THE BLOG

Are Brazil's Police Reformable?

There are signs that Brazils already hyper-militarized culture of public security provision is becoming even more securitized. Nowhere are the risks more evident than in Rio de Janeiro where 4,000 federal forces were deployed this month to occupy the city´s most violent favelas, including Maré. The expectation is that they will secure the area in advance of the World Cup and to stay at least until it ends. Meanwhile, images of heavily armed special forces training the newly created pacification police units, or UPP, is also grounds for alarm. There is a danger that the return to repressive law enforcement will undermine important gains in proximity policing since 2009.

Rio de Janeiro´s state government and military police say they have good reasons to call in reinforcements. At least 19 military police officers have been killed since January 2014 in what many believe were coordinated attacks by armed factions, more than all of those assassinated in 2013. Over the past six months there appears to have been an escalation in murders, revenge killings and attacks which is triggering talk of war between the police and the gangs. What is more, the police, and the UPP in particular, are exhausted as they seek to spread their program into some of the most challenging urban settings in the world. It is for these and other reasons that the commanding general called in some 100 elite police into the Alemao slum - and 20 more in Rocinha - to "improve" the training of the UPP. Their operations are described ominously as likely to be extremely "tough."

With the government calling for more repressive policing, there is the sound of history repeating itself. In 2010, at the request of Governor Cabral, then President Luiz Inacio Lula da Silva authorized the deployment of more than 800 heavily marines to pacify Alemao. But the legacy of Brazil´s militarized approach to policing dates back more than one hundred years. Before independence, most law and order duties were the preserve of separate state armies. In the 1930s, President Vargas mandated the Brazilian army to extend control over the country´s 27 state-based armed forces and convert them into police. Article 144 of the Constitution directed the newly created military police entities to serve as a "conspicuous police force and preserve public order", subordinate, together with the civil police, to state governors.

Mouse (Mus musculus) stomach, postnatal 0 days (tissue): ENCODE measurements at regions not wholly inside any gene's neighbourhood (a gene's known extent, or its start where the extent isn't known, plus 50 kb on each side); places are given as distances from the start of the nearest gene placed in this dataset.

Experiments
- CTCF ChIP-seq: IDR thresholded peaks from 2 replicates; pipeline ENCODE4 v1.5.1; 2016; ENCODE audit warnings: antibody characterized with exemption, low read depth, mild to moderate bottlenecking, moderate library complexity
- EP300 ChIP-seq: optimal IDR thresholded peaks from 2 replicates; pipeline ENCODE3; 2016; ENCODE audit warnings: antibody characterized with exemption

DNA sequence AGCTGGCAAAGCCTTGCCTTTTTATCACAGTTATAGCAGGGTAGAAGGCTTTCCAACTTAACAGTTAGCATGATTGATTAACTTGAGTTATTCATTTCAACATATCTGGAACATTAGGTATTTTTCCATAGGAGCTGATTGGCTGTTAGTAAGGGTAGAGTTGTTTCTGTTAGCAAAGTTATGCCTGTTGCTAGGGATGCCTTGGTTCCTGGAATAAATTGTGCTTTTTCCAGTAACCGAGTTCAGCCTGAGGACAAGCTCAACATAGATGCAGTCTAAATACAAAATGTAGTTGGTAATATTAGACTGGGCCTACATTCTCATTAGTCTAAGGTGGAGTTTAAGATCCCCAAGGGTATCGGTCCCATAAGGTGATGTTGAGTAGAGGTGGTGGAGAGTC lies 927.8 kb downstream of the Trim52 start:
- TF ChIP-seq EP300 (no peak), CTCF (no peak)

For the next fifty years the military police served as the heavy fist of the Brazilian state. During the dictatorship era (1964-1985), the military police were consolidated and routinely deployed to crush opposition. As in other Latin American countries under authoritarian rule, they were used to repress communism and suppress left-wing dissent. Steeped in martial traditions, many of them were expert in clandestine operations involving targeted killings, torture and disappearances. The destruction of the enemy was a mantra, and they discharged their duties with ruthless efficiency. By the beginning of the twenty first century, the military police were implicated in thousands of "auto-resistance" killings a year. And the legacy endures. Each year the Brazilian police are responsible for roughly 2,000 killings.

The models adopted by the military police throughout the past century are antithetical to the most basic precepts of today´s democratic policing models. Although the "tough on crime" rhetoric is welcomed by the country´s elite and middle classes - especially during periods of instability - it does nothing to end the cycle of violence. If real security and safety is to be achieved in Brazil´s states, a fundamental transformation of the country´s policing institutions is required. This will require rethinking the ethos and education of the military police, with a greater investment in the UPP which has generated important results. It will also demand the merging of the military and civilian police forces so they cooperate, rather than compete. And reducing the spiraling violence between police and gangs will require fixing the broken penal system. It is not with more military-style training and repression that the police will promote lasting safety, but by reinforcing their commitment to protecting the lives of all of the country´s citizens.